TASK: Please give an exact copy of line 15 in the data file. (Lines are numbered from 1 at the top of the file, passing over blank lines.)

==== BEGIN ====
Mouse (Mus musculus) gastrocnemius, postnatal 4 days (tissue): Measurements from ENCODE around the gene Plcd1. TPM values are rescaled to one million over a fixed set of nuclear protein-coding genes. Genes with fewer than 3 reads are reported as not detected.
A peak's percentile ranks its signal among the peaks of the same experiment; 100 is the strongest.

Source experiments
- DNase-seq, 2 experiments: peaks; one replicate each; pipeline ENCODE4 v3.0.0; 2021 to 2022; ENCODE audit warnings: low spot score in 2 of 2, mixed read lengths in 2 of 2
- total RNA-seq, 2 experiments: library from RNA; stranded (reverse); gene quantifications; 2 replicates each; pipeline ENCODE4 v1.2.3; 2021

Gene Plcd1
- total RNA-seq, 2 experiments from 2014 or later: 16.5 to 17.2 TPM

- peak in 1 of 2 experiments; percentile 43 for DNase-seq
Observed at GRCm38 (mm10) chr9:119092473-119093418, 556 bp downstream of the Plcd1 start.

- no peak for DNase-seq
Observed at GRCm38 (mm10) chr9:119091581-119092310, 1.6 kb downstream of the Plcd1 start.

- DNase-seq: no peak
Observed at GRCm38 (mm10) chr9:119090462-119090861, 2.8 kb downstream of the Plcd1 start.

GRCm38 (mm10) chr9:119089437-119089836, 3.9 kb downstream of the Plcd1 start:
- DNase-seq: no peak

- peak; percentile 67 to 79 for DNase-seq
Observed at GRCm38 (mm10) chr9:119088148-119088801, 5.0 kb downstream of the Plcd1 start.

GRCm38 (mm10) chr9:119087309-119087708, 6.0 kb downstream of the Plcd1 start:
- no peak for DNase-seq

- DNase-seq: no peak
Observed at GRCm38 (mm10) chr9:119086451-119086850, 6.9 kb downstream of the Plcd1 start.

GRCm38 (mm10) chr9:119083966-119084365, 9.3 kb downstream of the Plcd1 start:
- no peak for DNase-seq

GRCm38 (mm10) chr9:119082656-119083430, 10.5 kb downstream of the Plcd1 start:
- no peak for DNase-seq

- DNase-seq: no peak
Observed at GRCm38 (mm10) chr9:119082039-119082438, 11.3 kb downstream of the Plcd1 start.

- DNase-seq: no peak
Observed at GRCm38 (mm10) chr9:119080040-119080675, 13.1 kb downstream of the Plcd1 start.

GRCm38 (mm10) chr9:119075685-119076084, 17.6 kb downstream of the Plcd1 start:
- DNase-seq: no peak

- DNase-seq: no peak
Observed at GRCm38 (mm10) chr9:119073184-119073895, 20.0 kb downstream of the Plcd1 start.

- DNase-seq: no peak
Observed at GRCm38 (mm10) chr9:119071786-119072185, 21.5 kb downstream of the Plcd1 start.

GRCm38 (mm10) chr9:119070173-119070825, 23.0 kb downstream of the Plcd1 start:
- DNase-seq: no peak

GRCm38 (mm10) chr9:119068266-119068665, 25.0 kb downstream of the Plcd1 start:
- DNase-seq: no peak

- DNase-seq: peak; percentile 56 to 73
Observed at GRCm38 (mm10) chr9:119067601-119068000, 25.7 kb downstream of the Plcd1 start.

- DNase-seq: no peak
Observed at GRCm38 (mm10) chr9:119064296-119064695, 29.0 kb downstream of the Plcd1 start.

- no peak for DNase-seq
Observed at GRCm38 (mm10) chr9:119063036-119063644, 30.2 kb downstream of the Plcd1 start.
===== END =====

- DNase-seq: no peak